What it means to forgive is different to everyone. Some believe that it implies that the other person has permission to hurt you. Others feel that it is a release of resentment. There probably a few dozen more descriptions that others use to justify their stance.
We have all experienced let downs and hurts when our expectations have not been fulfilled. Some hold on to resentment for years, feeling justified in their anger. The other person is not affected by random emotions of anger or frustration that are harbored in the body. Even if someone has intentionally hurt you, resentment harbored only negatively impacts YOU!
Work to get past the negative impulse. There is nothing that can be changed about what has happened. Consider the event a learning lesson or a character building event. If you are still holding on to resentment, take the high road and forgive—release the person or the situation. You don’t have to forget what happened but allow yourself to arrive at peace in your spirit. A few questions to explore your relationship with forgiveness:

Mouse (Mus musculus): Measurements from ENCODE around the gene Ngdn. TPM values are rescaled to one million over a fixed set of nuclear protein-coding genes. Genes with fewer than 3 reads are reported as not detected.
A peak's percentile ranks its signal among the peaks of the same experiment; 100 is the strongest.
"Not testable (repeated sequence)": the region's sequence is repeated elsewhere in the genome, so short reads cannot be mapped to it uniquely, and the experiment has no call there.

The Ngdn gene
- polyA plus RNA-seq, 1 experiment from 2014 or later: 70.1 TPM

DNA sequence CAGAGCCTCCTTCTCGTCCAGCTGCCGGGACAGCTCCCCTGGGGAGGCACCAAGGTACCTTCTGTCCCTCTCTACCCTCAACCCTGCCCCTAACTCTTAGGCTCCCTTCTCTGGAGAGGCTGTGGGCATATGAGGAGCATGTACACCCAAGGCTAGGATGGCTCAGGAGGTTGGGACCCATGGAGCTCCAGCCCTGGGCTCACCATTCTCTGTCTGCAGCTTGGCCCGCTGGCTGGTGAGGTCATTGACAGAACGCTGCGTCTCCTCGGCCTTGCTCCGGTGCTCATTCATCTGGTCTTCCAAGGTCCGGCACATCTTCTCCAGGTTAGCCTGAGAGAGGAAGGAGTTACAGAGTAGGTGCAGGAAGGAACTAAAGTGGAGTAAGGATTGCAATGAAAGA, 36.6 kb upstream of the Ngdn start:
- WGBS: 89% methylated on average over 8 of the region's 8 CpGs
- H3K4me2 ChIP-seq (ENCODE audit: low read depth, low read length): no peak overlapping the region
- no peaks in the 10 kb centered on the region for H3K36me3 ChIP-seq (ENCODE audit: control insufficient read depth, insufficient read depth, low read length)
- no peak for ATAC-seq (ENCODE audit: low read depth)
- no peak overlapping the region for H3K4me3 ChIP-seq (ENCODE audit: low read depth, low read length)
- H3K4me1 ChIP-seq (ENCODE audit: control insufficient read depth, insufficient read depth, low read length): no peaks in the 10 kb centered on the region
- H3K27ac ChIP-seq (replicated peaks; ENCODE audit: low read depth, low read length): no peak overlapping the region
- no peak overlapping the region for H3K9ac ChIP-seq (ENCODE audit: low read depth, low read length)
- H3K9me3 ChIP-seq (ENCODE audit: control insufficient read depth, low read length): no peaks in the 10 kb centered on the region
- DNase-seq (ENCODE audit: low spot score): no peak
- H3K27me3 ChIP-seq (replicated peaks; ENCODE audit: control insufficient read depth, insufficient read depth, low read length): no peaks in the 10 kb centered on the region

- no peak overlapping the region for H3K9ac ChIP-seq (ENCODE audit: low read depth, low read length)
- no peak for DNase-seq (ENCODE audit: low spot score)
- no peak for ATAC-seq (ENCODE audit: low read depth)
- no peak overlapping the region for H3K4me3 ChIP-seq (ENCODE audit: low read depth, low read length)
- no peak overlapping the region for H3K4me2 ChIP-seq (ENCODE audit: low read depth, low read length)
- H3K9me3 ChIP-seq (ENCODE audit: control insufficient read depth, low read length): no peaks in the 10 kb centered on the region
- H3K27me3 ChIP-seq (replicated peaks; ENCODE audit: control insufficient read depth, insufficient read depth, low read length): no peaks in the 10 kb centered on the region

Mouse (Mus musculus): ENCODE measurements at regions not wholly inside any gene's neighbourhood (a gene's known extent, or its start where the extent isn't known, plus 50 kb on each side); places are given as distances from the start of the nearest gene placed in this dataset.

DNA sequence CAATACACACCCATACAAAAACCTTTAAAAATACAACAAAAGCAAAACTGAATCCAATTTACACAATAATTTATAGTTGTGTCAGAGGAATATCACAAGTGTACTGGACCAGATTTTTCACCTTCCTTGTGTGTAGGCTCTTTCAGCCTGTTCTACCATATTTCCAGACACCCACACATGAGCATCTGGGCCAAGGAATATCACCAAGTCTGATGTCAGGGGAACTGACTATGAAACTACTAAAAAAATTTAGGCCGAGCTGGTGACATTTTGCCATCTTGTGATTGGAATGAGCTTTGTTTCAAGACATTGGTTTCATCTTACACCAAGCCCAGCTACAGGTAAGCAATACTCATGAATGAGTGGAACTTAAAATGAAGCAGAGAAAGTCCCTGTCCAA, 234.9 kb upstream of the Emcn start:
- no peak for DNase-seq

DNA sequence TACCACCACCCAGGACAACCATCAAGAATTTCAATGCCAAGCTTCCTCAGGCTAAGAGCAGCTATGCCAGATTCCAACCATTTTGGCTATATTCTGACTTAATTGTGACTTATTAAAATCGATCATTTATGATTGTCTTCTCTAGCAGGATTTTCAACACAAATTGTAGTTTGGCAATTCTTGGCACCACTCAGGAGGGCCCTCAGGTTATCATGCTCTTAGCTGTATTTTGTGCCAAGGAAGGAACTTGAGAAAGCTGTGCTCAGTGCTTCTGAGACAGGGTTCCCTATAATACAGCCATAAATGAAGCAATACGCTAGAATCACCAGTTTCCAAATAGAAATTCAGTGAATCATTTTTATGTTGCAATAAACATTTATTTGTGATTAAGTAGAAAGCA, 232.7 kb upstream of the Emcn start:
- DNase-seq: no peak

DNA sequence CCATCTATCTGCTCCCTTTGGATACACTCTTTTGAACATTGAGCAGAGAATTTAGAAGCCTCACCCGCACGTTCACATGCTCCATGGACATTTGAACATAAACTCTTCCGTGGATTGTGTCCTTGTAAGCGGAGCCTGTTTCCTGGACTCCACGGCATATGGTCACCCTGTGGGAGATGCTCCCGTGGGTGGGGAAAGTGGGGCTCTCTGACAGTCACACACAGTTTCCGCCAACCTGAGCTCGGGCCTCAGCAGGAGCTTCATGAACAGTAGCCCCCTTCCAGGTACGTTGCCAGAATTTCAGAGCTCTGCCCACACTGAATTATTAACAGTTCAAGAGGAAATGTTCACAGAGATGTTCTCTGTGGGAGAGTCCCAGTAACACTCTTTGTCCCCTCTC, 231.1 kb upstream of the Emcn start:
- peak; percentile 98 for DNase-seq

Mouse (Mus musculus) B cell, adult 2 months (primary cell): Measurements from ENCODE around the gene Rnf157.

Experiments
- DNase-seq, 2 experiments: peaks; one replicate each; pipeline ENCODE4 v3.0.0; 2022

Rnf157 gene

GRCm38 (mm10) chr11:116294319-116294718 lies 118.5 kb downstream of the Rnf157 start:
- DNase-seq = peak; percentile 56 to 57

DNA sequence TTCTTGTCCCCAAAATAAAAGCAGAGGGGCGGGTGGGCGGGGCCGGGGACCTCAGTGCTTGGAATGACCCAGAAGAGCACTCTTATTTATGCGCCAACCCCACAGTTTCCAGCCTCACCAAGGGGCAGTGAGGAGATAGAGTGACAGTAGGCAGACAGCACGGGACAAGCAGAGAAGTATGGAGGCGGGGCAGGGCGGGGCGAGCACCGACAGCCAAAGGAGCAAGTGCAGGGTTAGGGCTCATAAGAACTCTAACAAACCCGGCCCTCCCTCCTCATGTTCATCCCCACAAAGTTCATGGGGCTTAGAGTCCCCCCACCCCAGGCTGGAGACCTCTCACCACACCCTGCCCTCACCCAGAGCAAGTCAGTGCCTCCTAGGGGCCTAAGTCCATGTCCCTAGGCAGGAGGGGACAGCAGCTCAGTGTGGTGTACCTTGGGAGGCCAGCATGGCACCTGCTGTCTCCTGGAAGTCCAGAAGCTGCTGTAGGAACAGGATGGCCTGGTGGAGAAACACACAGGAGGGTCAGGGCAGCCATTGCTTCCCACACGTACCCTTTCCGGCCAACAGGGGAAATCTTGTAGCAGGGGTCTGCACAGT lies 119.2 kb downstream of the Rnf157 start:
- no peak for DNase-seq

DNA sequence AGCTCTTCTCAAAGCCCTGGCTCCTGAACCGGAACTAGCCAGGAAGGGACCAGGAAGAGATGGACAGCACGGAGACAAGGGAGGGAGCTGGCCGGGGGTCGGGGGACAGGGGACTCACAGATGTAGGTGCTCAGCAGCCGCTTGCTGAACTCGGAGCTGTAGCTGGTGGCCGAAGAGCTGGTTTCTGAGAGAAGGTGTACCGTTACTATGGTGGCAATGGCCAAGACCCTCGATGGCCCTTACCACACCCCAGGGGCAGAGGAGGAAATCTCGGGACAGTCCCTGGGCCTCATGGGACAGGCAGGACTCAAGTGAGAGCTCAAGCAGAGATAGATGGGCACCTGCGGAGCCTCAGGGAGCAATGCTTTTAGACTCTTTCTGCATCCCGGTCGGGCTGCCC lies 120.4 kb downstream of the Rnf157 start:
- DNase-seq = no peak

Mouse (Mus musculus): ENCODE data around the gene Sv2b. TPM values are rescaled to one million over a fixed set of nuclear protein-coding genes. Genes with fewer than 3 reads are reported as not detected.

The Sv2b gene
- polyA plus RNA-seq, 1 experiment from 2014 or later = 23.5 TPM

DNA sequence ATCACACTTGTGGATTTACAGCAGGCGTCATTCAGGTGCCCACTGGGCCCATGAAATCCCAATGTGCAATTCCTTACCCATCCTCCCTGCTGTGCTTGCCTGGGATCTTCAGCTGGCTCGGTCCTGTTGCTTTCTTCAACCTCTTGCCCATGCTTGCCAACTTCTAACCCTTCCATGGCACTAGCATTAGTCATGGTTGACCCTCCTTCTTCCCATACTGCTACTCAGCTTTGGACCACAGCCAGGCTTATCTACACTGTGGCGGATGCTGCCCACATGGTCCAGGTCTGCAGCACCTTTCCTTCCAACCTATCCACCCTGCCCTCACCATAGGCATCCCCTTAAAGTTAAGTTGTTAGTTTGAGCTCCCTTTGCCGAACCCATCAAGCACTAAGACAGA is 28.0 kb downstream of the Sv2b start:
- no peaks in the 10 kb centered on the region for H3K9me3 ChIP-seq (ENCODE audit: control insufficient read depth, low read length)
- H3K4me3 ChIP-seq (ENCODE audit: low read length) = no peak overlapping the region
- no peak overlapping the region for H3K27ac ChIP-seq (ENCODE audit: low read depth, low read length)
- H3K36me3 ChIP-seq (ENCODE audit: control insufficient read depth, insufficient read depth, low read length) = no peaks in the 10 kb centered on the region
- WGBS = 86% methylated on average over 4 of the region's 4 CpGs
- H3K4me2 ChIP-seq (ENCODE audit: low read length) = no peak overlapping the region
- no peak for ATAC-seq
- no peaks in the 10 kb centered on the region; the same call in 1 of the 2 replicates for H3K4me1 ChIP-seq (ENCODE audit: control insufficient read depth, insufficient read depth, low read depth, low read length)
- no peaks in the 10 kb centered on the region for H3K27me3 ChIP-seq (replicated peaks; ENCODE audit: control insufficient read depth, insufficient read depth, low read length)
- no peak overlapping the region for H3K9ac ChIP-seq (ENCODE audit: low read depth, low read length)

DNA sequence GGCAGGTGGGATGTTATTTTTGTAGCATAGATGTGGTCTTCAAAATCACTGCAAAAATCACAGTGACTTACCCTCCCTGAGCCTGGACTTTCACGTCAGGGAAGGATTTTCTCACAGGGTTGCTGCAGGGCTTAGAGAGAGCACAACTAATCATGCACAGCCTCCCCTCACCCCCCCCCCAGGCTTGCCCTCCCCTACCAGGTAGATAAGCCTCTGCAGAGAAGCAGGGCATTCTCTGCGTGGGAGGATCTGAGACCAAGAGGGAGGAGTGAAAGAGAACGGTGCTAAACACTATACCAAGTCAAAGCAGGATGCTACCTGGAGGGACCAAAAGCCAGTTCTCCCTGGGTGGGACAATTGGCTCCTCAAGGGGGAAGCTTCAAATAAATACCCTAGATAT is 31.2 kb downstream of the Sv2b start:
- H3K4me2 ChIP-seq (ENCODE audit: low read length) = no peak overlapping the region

- What does forgiveness mean to you?
- Do you have trouble with forgiveness?
- Have you ever felt physical tension when thinking of or faced with someone you resent and have not forgiven?
Work towards a resolution… “LAW”
- Love yourself enough to not burden your body with negativity—Let go and move forward.
- Accept that your reality is not theirs—they may never see your point of view.
- Write a letter to the person to get your resentment off your chest…then burn it as a sign of release.